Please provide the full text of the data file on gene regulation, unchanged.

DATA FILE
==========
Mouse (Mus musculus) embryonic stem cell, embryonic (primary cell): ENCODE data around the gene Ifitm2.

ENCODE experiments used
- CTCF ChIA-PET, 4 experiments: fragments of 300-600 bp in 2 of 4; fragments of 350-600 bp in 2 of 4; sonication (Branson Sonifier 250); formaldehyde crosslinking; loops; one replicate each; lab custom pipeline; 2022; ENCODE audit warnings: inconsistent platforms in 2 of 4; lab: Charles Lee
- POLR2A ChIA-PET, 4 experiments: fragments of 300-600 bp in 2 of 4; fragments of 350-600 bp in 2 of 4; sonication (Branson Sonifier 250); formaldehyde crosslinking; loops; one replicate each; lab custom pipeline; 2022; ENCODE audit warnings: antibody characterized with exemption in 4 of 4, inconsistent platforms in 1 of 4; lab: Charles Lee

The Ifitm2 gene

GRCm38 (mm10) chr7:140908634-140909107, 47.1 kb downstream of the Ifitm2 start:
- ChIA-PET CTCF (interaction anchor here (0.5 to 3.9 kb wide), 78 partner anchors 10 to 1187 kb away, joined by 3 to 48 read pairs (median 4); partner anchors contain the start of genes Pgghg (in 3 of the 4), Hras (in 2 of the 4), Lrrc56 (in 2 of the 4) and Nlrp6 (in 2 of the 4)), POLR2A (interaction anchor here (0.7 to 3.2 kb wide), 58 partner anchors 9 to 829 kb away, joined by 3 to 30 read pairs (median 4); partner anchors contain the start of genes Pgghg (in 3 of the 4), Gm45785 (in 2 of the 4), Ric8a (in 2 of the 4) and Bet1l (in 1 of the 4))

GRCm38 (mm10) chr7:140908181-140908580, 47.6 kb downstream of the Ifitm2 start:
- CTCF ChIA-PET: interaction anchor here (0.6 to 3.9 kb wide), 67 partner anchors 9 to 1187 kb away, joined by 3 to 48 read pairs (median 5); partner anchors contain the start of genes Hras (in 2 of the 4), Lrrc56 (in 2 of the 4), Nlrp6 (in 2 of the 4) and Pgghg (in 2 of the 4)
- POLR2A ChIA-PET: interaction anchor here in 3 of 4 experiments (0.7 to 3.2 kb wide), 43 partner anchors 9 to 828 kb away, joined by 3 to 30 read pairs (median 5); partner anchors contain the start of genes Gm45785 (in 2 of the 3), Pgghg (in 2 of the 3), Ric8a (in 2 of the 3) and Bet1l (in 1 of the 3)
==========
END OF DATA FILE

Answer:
Mouse (Mus musculus) embryonic stem cell, embryonic (primary cell): ENCODE data around the gene Ifitm2.

ENCODE experiments used
- CTCF ChIA-PET, 4 experiments: fragments of 300-600 bp in 2 of 4; fragments of 350-600 bp in 2 of 4; sonication (Branson Sonifier 250); formaldehyde crosslinking; loops; one replicate each; lab custom pipeline; 2022; ENCODE audit warnings: inconsistent platforms in 2 of 4; lab: Charles Lee
- POLR2A ChIA-PET, 4 experiments: fragments of 300-600 bp in 2 of 4; fragments of 350-600 bp in 2 of 4; sonication (Branson Sonifier 250); formaldehyde crosslinking; loops; one replicate each; lab custom pipeline; 2022; ENCODE audit warnings: antibody characterized with exemption in 4 of 4, inconsistent platforms in 1 of 4; lab: Charles Lee

The Ifitm2 gene

GRCm38 (mm10) chr7:140908634-140909107, 47.1 kb downstream of the Ifitm2 start:
- ChIA-PET CTCF (interaction anchor here (0.5 to 3.9 kb wide), 78 partner anchors 10 to 1187 kb away, joined by 3 to 48 read pairs (median 4); partner anchors contain the start of genes Pgghg (in 3 of the 4), Hras (in 2 of the 4), Lrrc56 (in 2 of the 4) and Nlrp6 (in 2 of the 4)), POLR2A (interaction anchor here (0.7 to 3.2 kb wide), 58 partner anchors 9 to 829 kb away, joined by 3 to 30 read pairs (median 4); partner anchors contain the start of genes Pgghg (in 3 of the 4), Gm45785 (in 2 of the 4), Ric8a (in 2 of the 4) and Bet1l (in 1 of the 4))

GRCm38 (mm10) chr7:140908181-140908580, 47.6 kb downstream of the Ifitm2 start:
- CTCF ChIA-PET: interaction anchor here (0.6 to 3.9 kb wide), 67 partner anchors 9 to 1187 kb away, joined by 3 to 48 read pairs (median 5); partner anchors contain the start of genes Hras (in 2 of the 4), Lrrc56 (in 2 of the 4), Nlrp6 (in 2 of the 4) and Pgghg (in 2 of the 4)
- POLR2A ChIA-PET: interaction anchor here in 3 of 4 experiments (0.7 to 3.2 kb wide), 43 partner anchors 9 to 828 kb away, joined by 3 to 30 read pairs (median 5); partner anchors contain the start of genes Gm45785 (in 2 of the 3), Pgghg (in 2 of the 3), Ric8a (in 2 of the 3) and Bet1l (in 1 of the 3)